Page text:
In the neurodevelopment field there is a wealth of transcriptomic data, but far less translation/proteomic data for embryonic mouse cortex. Using Ribo-seq, we have generated a valuable new resource for understanding translation at the onset of neurogenesis. To our knowledge, this is one of the first reports to assess wildtype translation using Ribo-seq at the onset of neurogenesis, with exception of a recent pre-print which examined later stages of development (Harnett et al., 2021). scRNAseq studies have revealed that transcripts important for deep and superficial layer neuronal fates are expressed in RGCs Telley et al., 2019; however, it’s generally thought that these are translationally repressed until neurons are born. Intriguingly, our data show that deep layer transcripts have a higher TE than superficial layer transcripts, approaching that of RGCs and IPs. This suggests that there could be translational priming of progenitors, in addition to transcriptional priming. Given the instrumental role that translational factors play in cortical development (Hoye and Silver, 2021; Kraushar et al., 2014; Yang et al., 2014; Zahr et al., 2018), our data thus provides valuable targets which can be functionally tested at neuroepithelial stages and beyond.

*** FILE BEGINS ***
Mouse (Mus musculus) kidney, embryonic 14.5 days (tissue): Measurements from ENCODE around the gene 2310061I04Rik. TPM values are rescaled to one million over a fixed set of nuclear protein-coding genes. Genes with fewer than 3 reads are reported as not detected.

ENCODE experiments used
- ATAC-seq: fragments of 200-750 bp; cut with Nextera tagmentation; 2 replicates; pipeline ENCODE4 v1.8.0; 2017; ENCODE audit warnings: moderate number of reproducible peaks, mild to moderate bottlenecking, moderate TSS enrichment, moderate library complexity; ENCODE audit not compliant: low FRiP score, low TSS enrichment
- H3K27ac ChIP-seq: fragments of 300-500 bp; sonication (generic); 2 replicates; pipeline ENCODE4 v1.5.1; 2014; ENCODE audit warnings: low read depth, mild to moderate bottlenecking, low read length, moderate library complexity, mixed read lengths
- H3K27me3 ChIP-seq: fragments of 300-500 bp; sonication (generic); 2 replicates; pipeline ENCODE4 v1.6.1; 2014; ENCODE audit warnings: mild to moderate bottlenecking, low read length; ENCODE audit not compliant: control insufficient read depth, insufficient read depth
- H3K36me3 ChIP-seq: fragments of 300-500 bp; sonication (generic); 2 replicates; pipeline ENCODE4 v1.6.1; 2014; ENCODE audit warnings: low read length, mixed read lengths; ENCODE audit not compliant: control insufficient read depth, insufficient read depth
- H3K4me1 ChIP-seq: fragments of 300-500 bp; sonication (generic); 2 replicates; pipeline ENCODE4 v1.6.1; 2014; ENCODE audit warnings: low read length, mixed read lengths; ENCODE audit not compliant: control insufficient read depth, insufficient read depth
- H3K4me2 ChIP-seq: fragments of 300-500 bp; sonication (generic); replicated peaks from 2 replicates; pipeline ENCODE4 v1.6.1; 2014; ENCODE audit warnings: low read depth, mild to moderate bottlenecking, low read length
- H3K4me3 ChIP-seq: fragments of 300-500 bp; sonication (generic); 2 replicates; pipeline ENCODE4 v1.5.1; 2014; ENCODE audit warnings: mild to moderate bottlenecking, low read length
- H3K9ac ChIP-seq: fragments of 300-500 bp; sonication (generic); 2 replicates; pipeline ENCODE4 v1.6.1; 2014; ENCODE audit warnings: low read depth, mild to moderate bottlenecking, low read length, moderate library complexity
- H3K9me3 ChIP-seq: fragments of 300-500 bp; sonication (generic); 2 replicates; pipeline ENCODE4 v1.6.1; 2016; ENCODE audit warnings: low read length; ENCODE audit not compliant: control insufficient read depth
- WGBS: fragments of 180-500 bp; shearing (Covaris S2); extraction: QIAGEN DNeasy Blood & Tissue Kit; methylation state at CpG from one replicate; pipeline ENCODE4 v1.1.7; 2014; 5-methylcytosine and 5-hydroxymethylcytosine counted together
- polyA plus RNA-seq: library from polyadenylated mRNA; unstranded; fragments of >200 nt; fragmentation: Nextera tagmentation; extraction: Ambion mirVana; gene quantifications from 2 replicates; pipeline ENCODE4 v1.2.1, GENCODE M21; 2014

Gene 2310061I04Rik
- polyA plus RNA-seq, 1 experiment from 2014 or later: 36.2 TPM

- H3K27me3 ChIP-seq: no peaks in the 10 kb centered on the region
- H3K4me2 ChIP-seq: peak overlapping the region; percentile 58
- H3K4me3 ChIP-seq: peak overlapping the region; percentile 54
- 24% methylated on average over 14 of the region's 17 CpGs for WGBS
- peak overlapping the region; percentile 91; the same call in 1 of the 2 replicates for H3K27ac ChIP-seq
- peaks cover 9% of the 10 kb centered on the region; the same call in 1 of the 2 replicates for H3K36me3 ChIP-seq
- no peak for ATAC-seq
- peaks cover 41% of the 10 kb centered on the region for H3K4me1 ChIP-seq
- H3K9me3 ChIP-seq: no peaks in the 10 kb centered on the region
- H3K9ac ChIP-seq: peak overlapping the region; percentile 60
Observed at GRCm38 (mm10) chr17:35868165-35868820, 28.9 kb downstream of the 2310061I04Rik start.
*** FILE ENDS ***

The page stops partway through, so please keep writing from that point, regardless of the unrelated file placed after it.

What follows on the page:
Although DDX3X is a known translation regulator (Calviello et al., 2021; Oh et al., 2016), a key gap has been the identification of its targets in the developing brain. Using Ribo-seq, we discovered DDX3X-dependent targets in neural progenitors in vivo. Both Rcor2 and Topbp1 have known roles in cortical neurogenesis and we further established new requirements for Setd3. Both Rcor2 and Setd3 are epigenetic regulators (Wang et al., 2016), suggesting their decreased TE may alter gene expression and cell fate. Notably, epigenetic regulators can influence gene expression by complexing with transcription factors. Indeed, RCOR2 binds to Insulinoma-associated 1 (Monaghan et al., 2017), a transcription factor required in IPs for neurogenesis (Farkas et al., 2008). DDX3X-mediated epigenetic regulation will be fascinating to investigate in future studies, especially considering that many epigenetic regulators and chromatin-modifying enzymes are implicated in ID and ASD (Grafodatskaya et al., 2010). In sum, our translational analysis highlights new downstream pathways relevant for DDX3X function and disease pathology.